- When contesting a Last Will, the testamentary capacity of its maker is often disputed.
- NJ law makes clear the differences between testamentary capacity and testamentary intent.
- In a recent case, a trial court ruled that a 2013 will was invalid because its maker lacked testamentary capacity, specifically finding that he “would not have been able to understand the terms of the document without explanation to him, and no such evidence was presented.” The Appellate Court disagreed and reversed the decision.
NJ holds a presumption in favor of testamentary capacity. However, a party may challenge that presumption and invalidate a will by proving lack of testamentary capacity. To prove a lack of testamentary capacity, a party must show, by a preponderance of the evidence, that a testator did not have sufficient memory and mind at the time of executing a will to generally know (1) the property owned, (2) the intended beneficiaries of that property, and (3) the nature of the instrument being executed. As was explained by the court, the presumption in favor of testamentary capacity is not rebutted merely by the absence of evidence that a testator understood the particular testamentary document at issue.
Testamentary capacity is tested at the time a testator executes a will. In determining such capacity, the trial court may consider evidence of the testator’s state of mind before, at the time of, and after the will is executed. This includes evidence of any factor that may otherwise bear on mental capacity, such as age, impairment of mental faculties, memory loss, illness, physical condition, sedation, or other use of drugs or medication. Evidence of any one or more of these factors alone, however, does not rebut the presumption of testamentary capacity when there is no indication that, at the time the testator executed a will, such factor impaired the testator or his or her understanding of the predicate knowledge of testamentary capacity.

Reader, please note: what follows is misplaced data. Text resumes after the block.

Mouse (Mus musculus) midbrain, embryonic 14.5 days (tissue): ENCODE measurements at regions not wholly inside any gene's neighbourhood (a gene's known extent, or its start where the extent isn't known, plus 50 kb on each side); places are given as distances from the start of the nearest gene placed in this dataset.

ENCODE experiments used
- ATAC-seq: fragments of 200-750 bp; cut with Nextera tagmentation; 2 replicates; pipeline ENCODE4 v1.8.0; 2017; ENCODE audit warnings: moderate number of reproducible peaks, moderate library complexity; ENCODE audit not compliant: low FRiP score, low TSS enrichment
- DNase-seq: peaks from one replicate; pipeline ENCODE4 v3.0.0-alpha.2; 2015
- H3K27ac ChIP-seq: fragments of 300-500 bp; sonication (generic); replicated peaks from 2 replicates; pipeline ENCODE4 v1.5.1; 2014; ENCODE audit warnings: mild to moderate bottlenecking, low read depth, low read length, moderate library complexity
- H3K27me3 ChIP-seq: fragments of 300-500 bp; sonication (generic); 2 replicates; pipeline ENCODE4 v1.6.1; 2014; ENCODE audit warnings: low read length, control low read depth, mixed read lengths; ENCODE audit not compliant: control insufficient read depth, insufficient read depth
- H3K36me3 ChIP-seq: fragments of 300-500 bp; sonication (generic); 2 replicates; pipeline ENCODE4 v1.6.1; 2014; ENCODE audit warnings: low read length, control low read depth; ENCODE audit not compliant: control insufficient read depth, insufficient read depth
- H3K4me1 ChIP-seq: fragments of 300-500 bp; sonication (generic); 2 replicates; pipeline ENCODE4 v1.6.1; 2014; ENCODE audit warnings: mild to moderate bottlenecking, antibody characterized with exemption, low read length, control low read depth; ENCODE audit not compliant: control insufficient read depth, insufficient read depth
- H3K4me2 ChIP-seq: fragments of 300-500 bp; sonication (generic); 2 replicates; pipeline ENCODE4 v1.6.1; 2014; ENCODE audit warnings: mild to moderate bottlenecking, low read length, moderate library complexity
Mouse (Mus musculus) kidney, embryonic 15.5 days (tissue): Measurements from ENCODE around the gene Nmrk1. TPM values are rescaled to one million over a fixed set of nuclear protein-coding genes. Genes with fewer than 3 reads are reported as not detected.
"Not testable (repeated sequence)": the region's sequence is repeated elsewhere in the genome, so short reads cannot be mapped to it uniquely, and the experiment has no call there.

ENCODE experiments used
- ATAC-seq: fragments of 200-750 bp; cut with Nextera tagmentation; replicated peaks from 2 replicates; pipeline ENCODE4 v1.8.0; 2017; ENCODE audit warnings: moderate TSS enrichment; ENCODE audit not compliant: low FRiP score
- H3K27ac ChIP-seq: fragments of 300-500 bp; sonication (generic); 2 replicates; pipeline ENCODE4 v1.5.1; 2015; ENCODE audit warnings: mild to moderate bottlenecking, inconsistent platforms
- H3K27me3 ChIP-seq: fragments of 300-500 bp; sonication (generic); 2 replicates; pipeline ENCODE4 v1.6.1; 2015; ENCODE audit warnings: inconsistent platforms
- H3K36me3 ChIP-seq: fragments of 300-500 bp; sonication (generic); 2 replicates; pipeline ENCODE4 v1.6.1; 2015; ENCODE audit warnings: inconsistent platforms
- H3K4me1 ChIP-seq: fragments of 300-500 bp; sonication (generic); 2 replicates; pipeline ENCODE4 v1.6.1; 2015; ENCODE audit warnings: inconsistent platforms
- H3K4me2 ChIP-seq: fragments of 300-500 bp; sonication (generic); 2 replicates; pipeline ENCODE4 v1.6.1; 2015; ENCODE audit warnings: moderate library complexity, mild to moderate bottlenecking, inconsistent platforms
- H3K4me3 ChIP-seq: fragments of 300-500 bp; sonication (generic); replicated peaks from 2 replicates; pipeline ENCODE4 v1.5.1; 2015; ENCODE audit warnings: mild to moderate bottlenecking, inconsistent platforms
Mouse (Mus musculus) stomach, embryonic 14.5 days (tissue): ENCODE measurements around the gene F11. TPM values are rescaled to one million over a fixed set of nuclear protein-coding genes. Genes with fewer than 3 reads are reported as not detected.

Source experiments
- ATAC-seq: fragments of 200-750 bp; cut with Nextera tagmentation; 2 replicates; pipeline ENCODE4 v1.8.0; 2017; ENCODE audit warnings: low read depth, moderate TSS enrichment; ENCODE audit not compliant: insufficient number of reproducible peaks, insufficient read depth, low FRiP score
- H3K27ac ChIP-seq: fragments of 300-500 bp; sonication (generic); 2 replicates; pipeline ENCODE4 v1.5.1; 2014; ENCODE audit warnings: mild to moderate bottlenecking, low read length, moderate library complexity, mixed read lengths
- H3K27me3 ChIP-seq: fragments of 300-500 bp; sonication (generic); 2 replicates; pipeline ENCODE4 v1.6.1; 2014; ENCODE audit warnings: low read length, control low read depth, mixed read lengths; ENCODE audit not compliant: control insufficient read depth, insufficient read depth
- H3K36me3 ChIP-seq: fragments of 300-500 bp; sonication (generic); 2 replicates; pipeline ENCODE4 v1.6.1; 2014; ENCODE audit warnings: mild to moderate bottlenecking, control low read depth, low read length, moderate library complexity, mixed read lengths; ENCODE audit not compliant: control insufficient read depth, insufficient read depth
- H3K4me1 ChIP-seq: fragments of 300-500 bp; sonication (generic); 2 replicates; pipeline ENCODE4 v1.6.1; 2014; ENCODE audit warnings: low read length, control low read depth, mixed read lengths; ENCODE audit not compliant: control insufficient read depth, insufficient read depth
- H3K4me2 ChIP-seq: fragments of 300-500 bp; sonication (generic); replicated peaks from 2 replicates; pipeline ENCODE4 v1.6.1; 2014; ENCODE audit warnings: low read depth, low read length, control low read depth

Testamentary capacity is not defined by the testator’s understanding of the testamentary document. In fact, NJ’s legal standard for determination of testamentary capacity has never turned on the complexity of the document at issue, the difficulty of its terms, or the testator’s understanding of it. “The standard of testamentary capacity does not mean that [the] testator must be able to understand the meaning of all the technical legal terms which are employed by counsel in drafting [the] testator’s will, under his general instructions.” That would be too high a burden to require that the testator be able to fully comprehend the document he or she signs. Such a requirement would conflict with our standard for testamentary capacity, which only requires that a testator “generally” understand the nature of the instrument being executed.
“It is sufficient if [the] testator understands the legal effect and intent of the instrument as a whole, and if the instrument is so drawn as to express [the] testator’s intent.
A court will be careful to distinguish between testamentary capacity, as explained here, and testamentary intent.
A testator’s knowledge of the contents of a will, while a predicate for testamentary intent, is not dispositive whether the person had testamentary capacity on the date he or she signed their Last Will or trust.
If you are looking for additional details on this topic or if you require advice about your situation, please contact Fredrick P. Niemann, Esq. toll-free at (855) 376-5291 or email him at firstname.lastname@example.org. Please ask us about our video conferencing or telephone consultations if you are unable to come to our office.
By Fredrick P. Niemann, Esq. of Hanlon Niemann & Wright, a Freehold Township, Monmouth County, NJ Probate Estate LitigationAttorney